King vulture at National Zoo in DC (photo via Wikimedia Commons)

No matter his title, king or pope, the King is in charge at the dinner table.  His powerful beak tears open carcasses. When he arrives on the scene other vultures move away.

Like royalty, the King eats first.  When he’s finished everyone else can dine.

 

(photos from Wikimedia Commons; click on the images to see the originals)

Day 3:  Pipeline Road on the border of the Soberania National Park

Eagle Eggs In Pittsburgh

Harmar bald eagle with first egg, 25 Feb 2018. Steve Gosser is visible in the parking lot below (photo from the ASWP Harmar bald eaglecam)
Harmar bald eagle with first egg, 25 Feb 2018. Steve Gosser is visible in the parking lot below (photo from the ASWP Harmar bald eaglecam)

As of Saturday night we have bald eagle eggs in both of Pittsburgh’s on-camera nests.

Near the Allegheny River, the Harmar female laid her first egg for 2018 on Saturday evening 24 February around 5 pm. 

On Sunday Steve Gosser went to the Harmar viewing area and was seen on the eaglecam as a speck in the parking lot far below (photo at top).  He calls it his first Eaglecam selfie.  If you visit the gravel parking lot on Freeport Road near the Hulton Bridge, you might get an eaglecam selfie too.  😉

At the Hays bald eagle nest near the Monongahela River there have been three eggs since February 19, but we haven’t been able to watch them “live.” Pittsburgh’s overcast skies have kept the Hays solar panels too low to broadcast.   No selfies over there!

The sun made a brief appearance yesterday and is due to shine today so the Hays eaglecam will probably return soon at ASWP’s Hays Eagle Nest webpage.

Meanwhile, here’s a snapshot of the three Hays eggs on February 22 plus links to videos of the three eggs’ first appearances.

Adult bald eagle at Hays nest arranges aleaf near her three eggs, 22 Feb 2018 (snapshot from the Hays bald eaglecam via ASWP)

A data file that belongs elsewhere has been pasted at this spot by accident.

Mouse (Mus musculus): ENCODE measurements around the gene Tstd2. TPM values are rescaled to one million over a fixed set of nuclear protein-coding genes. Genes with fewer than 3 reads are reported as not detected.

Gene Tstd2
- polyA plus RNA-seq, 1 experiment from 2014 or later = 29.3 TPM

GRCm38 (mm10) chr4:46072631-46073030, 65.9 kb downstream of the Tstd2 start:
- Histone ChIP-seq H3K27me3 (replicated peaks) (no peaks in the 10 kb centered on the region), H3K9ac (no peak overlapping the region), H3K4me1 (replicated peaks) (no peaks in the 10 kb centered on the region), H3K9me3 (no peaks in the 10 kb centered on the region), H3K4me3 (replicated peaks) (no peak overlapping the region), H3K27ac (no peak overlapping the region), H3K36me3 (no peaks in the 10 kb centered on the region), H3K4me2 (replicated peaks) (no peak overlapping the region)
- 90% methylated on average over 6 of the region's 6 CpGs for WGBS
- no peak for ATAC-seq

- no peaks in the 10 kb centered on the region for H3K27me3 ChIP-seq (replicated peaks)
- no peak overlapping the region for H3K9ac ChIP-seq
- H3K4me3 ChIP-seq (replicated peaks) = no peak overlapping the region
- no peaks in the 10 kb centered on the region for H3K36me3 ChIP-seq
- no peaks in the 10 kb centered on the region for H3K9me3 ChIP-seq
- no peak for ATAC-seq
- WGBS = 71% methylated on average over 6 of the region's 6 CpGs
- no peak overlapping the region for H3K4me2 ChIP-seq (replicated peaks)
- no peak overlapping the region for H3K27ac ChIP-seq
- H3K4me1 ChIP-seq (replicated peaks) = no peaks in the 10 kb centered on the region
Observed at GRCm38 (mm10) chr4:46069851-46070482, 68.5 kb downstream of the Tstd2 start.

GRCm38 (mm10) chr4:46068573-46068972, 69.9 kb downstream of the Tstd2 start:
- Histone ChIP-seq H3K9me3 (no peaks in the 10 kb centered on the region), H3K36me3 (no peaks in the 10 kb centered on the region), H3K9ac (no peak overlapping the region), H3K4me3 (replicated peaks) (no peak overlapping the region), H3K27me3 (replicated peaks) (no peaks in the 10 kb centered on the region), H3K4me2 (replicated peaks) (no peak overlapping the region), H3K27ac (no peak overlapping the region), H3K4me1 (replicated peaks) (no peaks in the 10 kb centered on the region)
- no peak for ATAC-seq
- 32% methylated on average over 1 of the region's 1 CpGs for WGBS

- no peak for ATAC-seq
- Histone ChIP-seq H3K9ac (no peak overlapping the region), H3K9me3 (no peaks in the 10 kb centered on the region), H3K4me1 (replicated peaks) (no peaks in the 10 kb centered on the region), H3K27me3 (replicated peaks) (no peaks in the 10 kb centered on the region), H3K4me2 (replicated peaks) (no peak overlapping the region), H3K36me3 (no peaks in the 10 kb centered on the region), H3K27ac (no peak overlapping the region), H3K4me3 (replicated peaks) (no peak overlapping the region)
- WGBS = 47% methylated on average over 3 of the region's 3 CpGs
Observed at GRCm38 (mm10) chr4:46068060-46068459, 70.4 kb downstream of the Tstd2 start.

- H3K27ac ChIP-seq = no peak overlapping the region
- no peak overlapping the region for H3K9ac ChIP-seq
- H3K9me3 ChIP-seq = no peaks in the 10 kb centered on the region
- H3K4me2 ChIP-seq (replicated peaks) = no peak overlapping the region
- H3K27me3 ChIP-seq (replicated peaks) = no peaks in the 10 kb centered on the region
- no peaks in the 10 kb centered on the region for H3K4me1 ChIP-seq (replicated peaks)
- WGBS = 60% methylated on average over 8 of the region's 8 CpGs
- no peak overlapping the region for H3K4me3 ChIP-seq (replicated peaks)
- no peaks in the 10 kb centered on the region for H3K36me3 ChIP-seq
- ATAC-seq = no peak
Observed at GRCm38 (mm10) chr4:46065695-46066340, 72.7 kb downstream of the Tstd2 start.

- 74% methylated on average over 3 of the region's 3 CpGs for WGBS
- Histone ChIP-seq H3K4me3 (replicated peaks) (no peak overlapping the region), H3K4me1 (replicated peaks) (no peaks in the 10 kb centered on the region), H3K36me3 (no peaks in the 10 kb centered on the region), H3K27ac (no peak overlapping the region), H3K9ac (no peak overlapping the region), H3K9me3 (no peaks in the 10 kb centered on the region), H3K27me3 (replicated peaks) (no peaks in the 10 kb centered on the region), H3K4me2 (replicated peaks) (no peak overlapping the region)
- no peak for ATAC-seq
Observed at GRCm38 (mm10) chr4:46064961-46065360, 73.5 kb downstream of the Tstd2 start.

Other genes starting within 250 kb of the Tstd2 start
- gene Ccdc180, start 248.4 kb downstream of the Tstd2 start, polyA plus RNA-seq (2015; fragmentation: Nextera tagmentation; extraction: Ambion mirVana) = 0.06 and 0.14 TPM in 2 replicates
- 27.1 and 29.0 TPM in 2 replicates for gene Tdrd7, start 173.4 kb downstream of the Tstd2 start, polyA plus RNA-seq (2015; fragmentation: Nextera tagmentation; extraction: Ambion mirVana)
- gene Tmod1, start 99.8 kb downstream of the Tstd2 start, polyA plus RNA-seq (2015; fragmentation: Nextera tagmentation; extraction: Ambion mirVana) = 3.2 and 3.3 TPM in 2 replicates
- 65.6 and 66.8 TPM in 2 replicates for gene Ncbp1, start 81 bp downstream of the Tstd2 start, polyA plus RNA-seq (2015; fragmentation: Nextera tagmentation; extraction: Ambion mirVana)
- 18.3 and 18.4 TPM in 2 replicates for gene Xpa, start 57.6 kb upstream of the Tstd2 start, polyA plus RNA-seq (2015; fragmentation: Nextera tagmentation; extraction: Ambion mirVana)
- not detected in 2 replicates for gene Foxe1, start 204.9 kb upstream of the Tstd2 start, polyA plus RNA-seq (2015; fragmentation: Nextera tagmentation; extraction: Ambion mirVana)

Hays nest with three eggs, 22 Feb 2018 (snapshot from the Hays bald eaglecam via ASWP)

Keep up with both nests on Facebook at Bald Eagles in Western Pennsylvania — Audubon Society of Western PA or visit the Audubon Society of Western PA’s bald eagle webpage for links to the cams and the latest news.

 

(photos and video from Audubon Society of Western PA’s bald eaglecams at Harmar and Hays)

A Snowy Winter

Snowy owl near Boston, MA, Feb 2018 (photo by Lauri Shaffer)
Snowy owl, Plum Island, Massachusetts, early Feb 2018 (photo by Lauri Shaffer)

This winter has been great for seeing snowy owls in the northeastern U.S. as lots of them have come down from the Arctic for a visit.   Lauri Shaffer photographed these two at Plum Island, Massachusetts near Boston early this month.

Snowy owl, Plum Island, MA, early Feb 2018 (photo by Lauri Shaffer)
Snowy owl female, Plum Island, MA, early Feb 2018 (photo by Lauri Shaffer)

Snowy owls love wide open landscapes so they’re often attracted to airports.  One was seen at Pittsburgh International Airport in January but birders couldn’t go see it because it was in a secured area.

When an owl chooses Boston’s Logan Airport, Norman Smith (director at Blue Hills Trailside Museum) is called in to capture and relocate the owl for the safety of the bird and the planes.  In this video from Massachusetts Audubon, he releases Snowy Owl #26 at Duxbury Beach on January 29.    See the story of this owl at Massachusetts Audubon’s blog post, Releasing Snowy Owl #26.

 

Norman is one of the founders of Project SNOWSTORM, a project that fits snowy owls with transmitters to track their movements.  It’s been such a productive winter that the project is now tracking 24 owls!   Watch their movements online at the Project SNOWSTORM website.

Even though our weather may be crazy hot and cold, it’s been a “snowy” winter.

 

(photos above by Lauri Shaffer at birdingpictures.com, video from YouTube by Massachusetts Audubon, photo below by Kate St.John)

p.s. Last week I saw a snowy owl in Mercer County, PA, shown in a (lousy!) photo taken through my scope.  The owl was much better in real life.

Snowy owl, Mercer County, PA 13 Feb 2018 (photo by Kate St. John)
Snowy owl, Mercer County, PA 13 Feb 2018 (photo by Kate St. John)

First Egg At Hays Bald Eagle Nest, Feb 13

First egg at Hays Bald Eagle nest,13 Feb 2018 (photo from Pix Controller Facebook page)
First egg at Hays Bald Eagle nest,13 Feb 2018 (photo from Pix Controller Facebook page)

The female bald eagle at Hays laid her first egg of the season last night. This photo was captured by PixController and posted on their Facebook page.

Watch the Hays Bald Eagles on camera at this link.

Happy Spring!

 

p.s. February 13 is also the date she laid her first egg in 2016. Amazing.

(photo from the Hays Bald Eagle camera via PixController)